Lately I see a ton of posts on various forums from people asking how to do a private gun transaction. I’ll start by saying if you are selling to someone who is a resident of your own state it is pretty much a breeze. I can only speak precisely to NC law, but in NC they need to prove they are a resident of your state and the easiest way to do that is with a Driver’s License. Also for handguns they need to have a Pistol Purchase Permit from their Sheriff or a Concealed Handgun Permit. There is no requirement in the NC statutes to keep records and no requirement from the ATF to keep records. As I understand it for most other states you simply need to prove you are a resident for handgun or long gun sale.
Now it get’s dicey if you are selling across state lines. The final transfer MUST be done through a FFL and in the state of the buyer. So you can drive the firearm to the state and find a willing FFL and do the transfer or you can have a local FFL ship the firearm to a FFL in the buyer’s state and do the transfer. FFL’s typically do not like to receive packages which do not come from other FFLs, but there are no rules I am aware of against it. There are a multitude of laws and rules about shipping firearms if you are not a FFL so you have to be careful to be sure you are not brewking laws and going against policy. IMO before you try to sell a firearm across state lines be sure you have a shipping FFL setup on your end and then the buyer can find a FFL to receive the firearm on their end. Also be sure to include those fees in your price.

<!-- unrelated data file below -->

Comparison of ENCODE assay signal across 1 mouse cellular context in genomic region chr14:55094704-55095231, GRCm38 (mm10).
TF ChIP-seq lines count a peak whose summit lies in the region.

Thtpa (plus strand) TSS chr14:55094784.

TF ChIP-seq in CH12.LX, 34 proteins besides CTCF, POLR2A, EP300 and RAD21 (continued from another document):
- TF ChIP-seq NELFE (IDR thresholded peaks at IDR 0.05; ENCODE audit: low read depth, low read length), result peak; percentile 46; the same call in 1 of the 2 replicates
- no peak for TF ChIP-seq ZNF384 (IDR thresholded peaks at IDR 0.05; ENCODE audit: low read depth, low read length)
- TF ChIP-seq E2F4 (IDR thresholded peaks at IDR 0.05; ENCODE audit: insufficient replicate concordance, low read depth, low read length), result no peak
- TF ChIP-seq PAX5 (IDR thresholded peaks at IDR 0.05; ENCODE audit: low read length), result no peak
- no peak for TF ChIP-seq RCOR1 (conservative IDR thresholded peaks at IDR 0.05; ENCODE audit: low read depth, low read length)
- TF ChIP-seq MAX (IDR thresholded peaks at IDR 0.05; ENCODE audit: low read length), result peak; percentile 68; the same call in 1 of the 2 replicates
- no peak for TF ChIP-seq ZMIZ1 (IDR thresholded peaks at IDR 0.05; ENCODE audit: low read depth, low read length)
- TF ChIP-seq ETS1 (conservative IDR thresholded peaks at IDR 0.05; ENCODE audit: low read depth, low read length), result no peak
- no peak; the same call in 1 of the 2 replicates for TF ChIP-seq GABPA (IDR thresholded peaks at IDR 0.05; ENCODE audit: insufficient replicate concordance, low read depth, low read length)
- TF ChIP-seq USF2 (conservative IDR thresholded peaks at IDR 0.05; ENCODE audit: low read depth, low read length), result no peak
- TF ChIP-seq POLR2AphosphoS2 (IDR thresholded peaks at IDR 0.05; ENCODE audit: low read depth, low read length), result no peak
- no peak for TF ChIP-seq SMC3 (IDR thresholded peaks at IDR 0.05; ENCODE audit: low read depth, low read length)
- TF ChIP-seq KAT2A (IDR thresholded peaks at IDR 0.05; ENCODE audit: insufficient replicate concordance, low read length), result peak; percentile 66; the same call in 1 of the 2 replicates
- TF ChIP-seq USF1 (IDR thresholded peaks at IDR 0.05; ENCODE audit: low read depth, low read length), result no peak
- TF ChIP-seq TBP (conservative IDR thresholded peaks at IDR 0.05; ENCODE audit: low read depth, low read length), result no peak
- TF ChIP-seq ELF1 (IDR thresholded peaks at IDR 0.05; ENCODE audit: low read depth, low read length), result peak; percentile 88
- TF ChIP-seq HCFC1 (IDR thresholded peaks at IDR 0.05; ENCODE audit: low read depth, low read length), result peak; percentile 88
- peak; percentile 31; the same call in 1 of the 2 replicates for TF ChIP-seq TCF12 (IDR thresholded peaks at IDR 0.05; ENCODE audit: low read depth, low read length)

So to recap in NC to sell a handgun you would at a minimum need to see a DL and a CHP or PPP from the buyer. For a long gun you would need to see a DL. Personally I want to see both a DL and a permit in either case to be sure the person has been through a background check. You can write a Bill of Sale which is not a bad idea. My requirement is whatever a seller wants from me, I want in return. I will gladly show them my required documents, but if they want to keep records or photocopies they will have to give me the same documents in return.
My final note is to only deal with someone you know. Purchasing firearms from an individual you’ve met only briefly online could be a recipe for disaster. Do the transaction in broad daylight if possible in a well populated area. If things don’t seem right with the other party, simply leave, and did I mention to be sure to have your concealed pistol on you at the time. Guns make for a very polite society! 😉